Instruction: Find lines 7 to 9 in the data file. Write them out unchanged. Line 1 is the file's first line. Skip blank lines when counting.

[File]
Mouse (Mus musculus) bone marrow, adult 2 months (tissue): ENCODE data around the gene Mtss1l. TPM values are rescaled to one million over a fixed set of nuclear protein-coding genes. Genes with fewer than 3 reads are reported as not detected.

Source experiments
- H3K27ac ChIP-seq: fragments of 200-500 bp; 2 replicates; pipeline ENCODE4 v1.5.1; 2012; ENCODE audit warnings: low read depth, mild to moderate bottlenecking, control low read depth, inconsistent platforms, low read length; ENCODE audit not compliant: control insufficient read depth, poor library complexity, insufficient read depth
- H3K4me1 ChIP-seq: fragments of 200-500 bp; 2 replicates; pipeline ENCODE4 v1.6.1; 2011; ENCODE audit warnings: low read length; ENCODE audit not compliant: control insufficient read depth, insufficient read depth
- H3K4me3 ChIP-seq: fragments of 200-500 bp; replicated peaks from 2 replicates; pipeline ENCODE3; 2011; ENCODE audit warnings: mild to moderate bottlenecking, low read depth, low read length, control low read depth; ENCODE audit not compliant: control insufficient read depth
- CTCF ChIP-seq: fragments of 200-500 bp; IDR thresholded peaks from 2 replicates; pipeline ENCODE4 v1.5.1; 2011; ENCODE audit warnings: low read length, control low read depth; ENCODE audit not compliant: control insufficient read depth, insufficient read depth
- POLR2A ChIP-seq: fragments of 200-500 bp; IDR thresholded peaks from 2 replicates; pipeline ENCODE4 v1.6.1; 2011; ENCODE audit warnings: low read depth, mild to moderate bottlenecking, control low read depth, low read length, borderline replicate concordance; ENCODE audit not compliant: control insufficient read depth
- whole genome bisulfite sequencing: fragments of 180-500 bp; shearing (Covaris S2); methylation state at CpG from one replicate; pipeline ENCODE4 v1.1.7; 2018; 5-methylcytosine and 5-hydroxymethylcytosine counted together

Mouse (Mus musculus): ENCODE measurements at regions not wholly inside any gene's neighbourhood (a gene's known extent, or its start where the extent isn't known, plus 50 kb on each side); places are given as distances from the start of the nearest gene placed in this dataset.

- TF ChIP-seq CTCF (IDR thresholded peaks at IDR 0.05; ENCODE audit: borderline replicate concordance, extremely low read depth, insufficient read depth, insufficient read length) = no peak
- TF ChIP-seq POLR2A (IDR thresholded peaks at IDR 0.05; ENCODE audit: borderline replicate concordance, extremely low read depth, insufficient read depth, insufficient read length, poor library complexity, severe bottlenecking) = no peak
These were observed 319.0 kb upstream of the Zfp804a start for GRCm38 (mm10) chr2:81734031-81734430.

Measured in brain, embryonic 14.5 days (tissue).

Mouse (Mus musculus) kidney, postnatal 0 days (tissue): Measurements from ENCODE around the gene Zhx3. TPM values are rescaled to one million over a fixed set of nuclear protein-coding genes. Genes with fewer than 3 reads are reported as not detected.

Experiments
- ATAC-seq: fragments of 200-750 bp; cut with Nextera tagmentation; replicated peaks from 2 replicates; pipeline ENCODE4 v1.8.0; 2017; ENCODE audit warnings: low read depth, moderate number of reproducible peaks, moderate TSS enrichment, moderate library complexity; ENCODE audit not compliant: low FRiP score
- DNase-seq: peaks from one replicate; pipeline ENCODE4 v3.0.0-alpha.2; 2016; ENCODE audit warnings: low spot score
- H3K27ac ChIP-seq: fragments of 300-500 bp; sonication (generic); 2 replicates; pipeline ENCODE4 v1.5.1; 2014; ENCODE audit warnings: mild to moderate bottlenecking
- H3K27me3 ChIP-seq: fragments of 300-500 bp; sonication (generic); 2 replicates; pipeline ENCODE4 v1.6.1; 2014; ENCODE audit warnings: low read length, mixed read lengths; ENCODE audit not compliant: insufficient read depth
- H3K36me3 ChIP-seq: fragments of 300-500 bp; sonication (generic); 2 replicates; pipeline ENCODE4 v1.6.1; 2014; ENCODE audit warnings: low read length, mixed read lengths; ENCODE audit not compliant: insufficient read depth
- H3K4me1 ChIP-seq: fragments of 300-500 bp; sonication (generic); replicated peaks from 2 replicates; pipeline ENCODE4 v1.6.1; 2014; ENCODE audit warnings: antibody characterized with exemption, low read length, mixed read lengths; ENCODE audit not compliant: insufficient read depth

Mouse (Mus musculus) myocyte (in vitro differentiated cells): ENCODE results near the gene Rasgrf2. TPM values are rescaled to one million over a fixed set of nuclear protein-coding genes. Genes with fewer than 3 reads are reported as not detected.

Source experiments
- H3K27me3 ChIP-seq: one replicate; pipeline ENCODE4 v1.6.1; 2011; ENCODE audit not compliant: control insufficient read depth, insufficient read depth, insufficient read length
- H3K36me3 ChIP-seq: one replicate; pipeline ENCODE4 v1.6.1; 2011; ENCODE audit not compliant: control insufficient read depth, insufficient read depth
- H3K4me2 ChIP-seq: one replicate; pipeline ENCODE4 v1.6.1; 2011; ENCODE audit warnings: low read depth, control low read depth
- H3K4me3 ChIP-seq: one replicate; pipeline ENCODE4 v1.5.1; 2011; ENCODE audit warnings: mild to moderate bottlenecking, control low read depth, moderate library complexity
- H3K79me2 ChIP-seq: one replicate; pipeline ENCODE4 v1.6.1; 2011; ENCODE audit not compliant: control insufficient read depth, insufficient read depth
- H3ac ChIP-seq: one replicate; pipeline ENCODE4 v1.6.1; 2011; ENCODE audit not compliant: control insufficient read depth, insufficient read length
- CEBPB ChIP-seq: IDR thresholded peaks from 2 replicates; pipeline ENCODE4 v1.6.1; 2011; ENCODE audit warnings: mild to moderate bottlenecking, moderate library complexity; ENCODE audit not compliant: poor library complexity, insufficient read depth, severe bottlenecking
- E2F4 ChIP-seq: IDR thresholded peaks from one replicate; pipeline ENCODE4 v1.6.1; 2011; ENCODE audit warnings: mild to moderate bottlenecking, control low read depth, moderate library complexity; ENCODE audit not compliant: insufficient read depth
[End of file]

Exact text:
- POLR2A ChIP-seq: fragments of 200-500 bp; IDR thresholded peaks from 2 replicates; pipeline ENCODE4 v1.6.1; 2011; ENCODE audit warnings: low read depth, mild to moderate bottlenecking, control low read depth, low read length, borderline replicate concordance; ENCODE audit not compliant: control insufficient read depth
- whole genome bisulfite sequencing: fragments of 180-500 bp; shearing (Covaris S2); methylation state at CpG from one replicate; pipeline ENCODE4 v1.1.7; 2018; 5-methylcytosine and 5-hydroxymethylcytosine counted together

Mouse (Mus musculus): ENCODE measurements at regions not wholly inside any gene's neighbourhood (a gene's known extent, or its start where the extent isn't known, plus 50 kb on each side); places are given as distances from the start of the nearest gene placed in this dataset.